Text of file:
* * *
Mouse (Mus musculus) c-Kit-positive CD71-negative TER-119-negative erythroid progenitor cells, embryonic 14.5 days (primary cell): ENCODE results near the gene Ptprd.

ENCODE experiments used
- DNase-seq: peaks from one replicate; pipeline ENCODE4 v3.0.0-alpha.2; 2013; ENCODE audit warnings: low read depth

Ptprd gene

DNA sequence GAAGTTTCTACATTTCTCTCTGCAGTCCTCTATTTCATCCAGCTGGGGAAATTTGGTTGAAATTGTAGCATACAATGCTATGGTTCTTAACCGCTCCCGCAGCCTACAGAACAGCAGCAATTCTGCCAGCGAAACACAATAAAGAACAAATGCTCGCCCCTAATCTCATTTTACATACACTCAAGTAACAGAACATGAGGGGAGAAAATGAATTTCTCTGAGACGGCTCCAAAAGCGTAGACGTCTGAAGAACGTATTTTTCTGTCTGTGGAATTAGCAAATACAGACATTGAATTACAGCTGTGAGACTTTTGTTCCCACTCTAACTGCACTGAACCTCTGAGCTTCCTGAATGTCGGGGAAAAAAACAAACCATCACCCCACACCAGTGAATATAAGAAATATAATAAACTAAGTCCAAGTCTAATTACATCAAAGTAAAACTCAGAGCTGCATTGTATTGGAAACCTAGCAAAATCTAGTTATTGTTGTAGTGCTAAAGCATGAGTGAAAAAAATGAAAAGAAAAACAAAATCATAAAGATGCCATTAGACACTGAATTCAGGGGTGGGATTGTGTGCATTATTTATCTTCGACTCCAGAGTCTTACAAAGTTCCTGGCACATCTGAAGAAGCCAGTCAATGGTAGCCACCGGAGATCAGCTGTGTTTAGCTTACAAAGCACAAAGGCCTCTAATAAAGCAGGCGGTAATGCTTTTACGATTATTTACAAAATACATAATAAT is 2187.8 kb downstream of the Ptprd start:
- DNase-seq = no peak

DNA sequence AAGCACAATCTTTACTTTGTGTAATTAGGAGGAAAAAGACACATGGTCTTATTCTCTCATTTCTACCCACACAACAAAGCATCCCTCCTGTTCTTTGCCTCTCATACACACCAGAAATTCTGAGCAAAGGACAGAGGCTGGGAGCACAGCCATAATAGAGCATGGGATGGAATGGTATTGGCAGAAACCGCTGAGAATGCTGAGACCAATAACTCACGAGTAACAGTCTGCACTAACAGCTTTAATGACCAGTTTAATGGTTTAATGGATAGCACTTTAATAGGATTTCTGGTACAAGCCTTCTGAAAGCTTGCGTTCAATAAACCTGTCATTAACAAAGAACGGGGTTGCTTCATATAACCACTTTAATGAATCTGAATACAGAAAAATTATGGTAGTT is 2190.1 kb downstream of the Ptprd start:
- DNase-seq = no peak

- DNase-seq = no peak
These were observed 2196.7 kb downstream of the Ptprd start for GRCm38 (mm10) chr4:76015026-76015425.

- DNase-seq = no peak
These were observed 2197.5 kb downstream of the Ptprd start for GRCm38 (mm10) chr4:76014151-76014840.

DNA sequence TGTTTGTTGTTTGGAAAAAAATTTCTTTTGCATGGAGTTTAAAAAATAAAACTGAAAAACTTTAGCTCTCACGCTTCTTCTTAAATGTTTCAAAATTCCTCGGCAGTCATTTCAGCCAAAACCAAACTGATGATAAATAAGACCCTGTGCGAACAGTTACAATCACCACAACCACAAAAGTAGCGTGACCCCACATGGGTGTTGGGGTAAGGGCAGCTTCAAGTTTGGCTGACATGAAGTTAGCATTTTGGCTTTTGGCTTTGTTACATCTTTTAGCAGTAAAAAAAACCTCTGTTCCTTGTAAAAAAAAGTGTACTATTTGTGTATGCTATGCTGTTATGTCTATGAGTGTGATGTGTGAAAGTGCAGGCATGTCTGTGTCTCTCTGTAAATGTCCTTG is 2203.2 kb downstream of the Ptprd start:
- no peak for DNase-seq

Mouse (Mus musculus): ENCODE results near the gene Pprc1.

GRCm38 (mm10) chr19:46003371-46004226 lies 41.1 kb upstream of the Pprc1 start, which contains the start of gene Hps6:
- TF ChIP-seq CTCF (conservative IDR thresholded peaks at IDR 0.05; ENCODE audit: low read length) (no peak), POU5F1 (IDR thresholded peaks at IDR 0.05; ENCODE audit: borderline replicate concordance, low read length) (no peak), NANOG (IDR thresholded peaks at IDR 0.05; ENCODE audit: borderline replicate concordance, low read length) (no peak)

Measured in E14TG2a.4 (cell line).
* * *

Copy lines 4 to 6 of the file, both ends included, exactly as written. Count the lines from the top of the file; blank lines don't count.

Ptprd gene

DNA sequence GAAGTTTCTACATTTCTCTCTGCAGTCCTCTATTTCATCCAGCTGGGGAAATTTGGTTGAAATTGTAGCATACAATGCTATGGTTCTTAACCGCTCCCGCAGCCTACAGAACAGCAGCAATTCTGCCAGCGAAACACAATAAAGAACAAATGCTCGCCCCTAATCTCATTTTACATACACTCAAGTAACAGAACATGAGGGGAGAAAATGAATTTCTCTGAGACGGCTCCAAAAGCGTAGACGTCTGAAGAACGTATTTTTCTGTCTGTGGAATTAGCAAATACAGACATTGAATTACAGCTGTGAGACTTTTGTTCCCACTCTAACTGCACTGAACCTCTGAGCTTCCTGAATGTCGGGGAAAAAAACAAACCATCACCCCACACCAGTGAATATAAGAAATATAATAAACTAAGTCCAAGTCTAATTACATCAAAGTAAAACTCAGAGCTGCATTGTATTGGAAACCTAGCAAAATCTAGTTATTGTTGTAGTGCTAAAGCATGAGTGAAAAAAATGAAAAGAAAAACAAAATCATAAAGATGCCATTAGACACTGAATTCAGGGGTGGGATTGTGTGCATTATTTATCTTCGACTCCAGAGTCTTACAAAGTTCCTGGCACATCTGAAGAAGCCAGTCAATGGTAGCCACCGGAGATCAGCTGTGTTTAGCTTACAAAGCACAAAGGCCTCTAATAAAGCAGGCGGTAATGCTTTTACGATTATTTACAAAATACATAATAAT is 2187.8 kb downstream of the Ptprd start:
- DNase-seq = no peak